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AWU seeks to double budget for low-flow toilet rebate program

Monday, November 16, 2009 by Bill McCann

Michael Ager lives in California but is one of Austin’s biggest cheerleaders when it comes to toilets. Ager has been busy convincing apartment owners to take advantage of Austin’s water-saving toilet program. A growing number have responded.

Ager is project coordinator for Free Toilet Replacements, Inc., a Santa Monica-based company that works with commercial and apartment building owners around the country, including Austin, to install high-efficiency, water-saving toilets. The effort benefits building owners and residents by substantially reducing the use – and cost – of water, and benefits a city like Austin by reducing demands on its water system.

With the word getting out from Ager and a number of other sources, demand for the rebates has become so high the Austin Water Utility wants to pump more money into it – an extra $3 million this year to be exact. The $3 million, which is part of a $4 million budget increase requested by the water utility for water conservation, would more than double the utility’s current $2.3 million budget this year for water rebate efforts.

The council is scheduled to consider the $4 million request on Thursday. The Water and Wastewater Commission recommended the increase on a vote of 5-0 on Nov. 10.

With the added rebate money, the utility expects to realize an additional water savings of between 250,000 and 400,000 gallons a day, according to city officials.

“Austin has been one of the best cities we have had the pleasure to work with,” said Ager, whose company has installed about 1,500 toilets in half a dozen apartment complexes around Austin so far, with a number of others pending. The company buys high-efficiency toilets in bulk, hires local plumbers to do the work and oversees installation, he said. The city in turn provides a rebate of up to $200 a toilet to replace pre-1996 units with high-efficiency models.

Last week, for example, the Council ratified nine rebates totaling nearly $800,000 for almost 4,000 water-saving toilets in nine apartment complexes. The estimated savings is 68,000 gallons a day, or 24 million gallons a year. Four of those, totaling almost $400,000 in rebates, were for projects carried out by Ager’s company.

“Sometimes it takes a little educating,” he said. “They (building owners) are wary when they hear the word ‘free’ and sometimes their initial reaction is that the toilets are not any good. But these are far different from the old low-flow toilets that came out in the 90s. These new ones are high-efficiency, with the newest technology, and the difference is like night and day.”

The new high-efficiency toilets, he said, use 1.28 gallons per flush, compared to anywhere from 3.5 gallons to as much as 7 gallons a flush in old units. Switching from a 3.5-gallon unit to the 1.28-gallon unit can save 17 gallons a day per toilet or $85 a year in water costs, Ager said.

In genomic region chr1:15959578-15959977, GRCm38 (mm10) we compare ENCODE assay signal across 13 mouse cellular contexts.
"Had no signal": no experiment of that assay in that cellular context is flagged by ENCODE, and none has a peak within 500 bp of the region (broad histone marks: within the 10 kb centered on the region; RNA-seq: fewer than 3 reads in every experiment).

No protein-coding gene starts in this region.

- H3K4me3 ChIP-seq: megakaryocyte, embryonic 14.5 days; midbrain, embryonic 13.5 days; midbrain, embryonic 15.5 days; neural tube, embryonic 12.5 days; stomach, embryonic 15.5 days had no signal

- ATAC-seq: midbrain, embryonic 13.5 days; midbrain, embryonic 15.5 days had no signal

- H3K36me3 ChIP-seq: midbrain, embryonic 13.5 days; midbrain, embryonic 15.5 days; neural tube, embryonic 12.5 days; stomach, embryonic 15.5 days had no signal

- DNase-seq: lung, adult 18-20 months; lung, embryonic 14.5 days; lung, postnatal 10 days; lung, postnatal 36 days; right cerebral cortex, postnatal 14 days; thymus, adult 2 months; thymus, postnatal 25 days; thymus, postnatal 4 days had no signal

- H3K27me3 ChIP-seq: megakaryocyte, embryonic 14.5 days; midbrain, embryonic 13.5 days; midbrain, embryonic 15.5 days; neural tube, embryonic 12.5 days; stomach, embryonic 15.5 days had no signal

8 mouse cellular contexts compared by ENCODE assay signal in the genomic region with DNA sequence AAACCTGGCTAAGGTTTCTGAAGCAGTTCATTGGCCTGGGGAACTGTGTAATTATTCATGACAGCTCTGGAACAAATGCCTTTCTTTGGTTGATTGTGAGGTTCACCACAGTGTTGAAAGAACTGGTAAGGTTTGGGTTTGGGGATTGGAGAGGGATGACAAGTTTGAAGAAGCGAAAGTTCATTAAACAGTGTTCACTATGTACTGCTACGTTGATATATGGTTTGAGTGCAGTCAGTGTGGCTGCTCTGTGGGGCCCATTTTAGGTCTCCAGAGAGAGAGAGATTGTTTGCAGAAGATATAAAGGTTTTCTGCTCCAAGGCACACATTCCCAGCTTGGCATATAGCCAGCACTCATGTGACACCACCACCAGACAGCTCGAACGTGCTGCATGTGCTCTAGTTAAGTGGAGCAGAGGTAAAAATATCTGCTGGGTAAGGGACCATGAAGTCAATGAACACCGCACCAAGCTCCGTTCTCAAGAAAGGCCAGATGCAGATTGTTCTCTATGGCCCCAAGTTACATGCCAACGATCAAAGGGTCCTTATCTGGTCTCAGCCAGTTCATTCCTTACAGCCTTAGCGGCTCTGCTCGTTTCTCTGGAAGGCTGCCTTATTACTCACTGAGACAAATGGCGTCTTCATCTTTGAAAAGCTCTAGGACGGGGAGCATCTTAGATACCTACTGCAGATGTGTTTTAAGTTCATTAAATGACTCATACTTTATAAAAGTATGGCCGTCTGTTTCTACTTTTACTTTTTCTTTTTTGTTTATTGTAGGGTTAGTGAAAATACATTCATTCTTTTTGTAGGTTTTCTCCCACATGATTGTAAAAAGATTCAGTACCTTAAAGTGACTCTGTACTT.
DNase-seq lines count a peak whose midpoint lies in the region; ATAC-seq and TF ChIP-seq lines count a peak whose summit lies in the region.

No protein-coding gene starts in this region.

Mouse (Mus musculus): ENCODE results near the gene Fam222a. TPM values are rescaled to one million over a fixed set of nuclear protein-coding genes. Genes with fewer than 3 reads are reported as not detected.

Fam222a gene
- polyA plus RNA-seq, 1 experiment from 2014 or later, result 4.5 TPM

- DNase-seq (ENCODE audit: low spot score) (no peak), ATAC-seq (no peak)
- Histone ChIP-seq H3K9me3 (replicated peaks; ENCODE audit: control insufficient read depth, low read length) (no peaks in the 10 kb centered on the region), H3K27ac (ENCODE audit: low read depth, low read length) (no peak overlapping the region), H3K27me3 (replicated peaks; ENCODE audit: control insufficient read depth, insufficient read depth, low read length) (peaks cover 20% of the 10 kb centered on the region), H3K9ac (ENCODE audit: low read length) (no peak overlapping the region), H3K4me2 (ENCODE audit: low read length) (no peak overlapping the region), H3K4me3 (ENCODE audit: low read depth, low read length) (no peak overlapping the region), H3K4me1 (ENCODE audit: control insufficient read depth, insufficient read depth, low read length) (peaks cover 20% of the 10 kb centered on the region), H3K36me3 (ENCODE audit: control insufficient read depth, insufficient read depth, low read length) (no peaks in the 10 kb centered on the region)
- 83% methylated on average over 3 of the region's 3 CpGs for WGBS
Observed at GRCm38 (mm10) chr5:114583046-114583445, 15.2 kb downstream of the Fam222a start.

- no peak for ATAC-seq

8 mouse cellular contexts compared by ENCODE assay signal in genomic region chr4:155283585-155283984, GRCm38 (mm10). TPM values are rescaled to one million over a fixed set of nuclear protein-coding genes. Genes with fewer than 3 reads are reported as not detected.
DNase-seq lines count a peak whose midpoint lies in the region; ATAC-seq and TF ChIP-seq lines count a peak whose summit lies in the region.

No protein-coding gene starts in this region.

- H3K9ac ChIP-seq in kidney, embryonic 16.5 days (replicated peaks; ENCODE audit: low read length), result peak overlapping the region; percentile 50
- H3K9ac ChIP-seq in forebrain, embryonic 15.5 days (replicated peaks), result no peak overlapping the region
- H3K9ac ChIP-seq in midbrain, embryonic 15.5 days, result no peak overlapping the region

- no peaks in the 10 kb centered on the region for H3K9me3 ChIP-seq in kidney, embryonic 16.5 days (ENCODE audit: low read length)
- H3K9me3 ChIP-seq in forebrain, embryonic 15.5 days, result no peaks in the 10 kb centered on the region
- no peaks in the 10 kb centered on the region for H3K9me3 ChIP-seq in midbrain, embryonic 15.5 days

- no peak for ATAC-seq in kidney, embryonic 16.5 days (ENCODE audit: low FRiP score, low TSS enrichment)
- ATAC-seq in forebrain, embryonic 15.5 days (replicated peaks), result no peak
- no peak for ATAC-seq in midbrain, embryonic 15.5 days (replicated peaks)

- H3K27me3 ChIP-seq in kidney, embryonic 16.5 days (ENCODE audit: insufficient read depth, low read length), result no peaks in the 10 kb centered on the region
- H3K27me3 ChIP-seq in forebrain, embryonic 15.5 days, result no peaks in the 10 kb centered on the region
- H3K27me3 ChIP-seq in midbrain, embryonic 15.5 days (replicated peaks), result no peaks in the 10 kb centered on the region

Another advantage of the program, he said, is once apartment owners see the benefit, they become more interested in taking other measures to save water or energy.

“What we are finding is that a lot of property management companies in Austin are national companies with properties around the country,” Ager said. “When they see how it (toilet rebate program) works so well in Austin, they want us to do the same thing in other places. Unfortunately, a lot of cities do not have what Austin has put together.” 

Last week, Assistant City Manager Rudy Garza sent a memo to the City Council proposing the $4 million budget amendment. The proposed funding increase is part of the water utility’s effort to be more aggressive in promoting water conservation, something City Council members have insisted upon. 

In addition to the $3 million for rebates, the utility is seeking $500,000 in increased funding for water conservation marketing, advertising and outreach and $500,000 for yet-unnamed initiatives to be recommended by the Citizens Water Conservation Implementation Task Force. The marketing funds would include hiring three new staff to work on marketing, advertising and public awareness efforts. The current marketing budget is $700,000.

In his memo, Garza points out that the current budget allocates almost $2.3 million to the water conservation rebate program. But based on commitments, pending applications and projected needs, the budget would fall more than $3 million short for the year without the budget increase. 

To date, the utility has committed about $574,000 for the toilet rebate efforts for commercial and apartment buildings this fiscal year, and has pending applications totaling more than $1.9 million, according to Garza. In addition, the utility projects spending about $934,000 this fiscal year for its free toilet distribution program for individual homes, and projects spending more than $1.9 million for other water conservation rebates, including those for water-efficient washing machines, rainwater harvesting, and water irrigation equipment.

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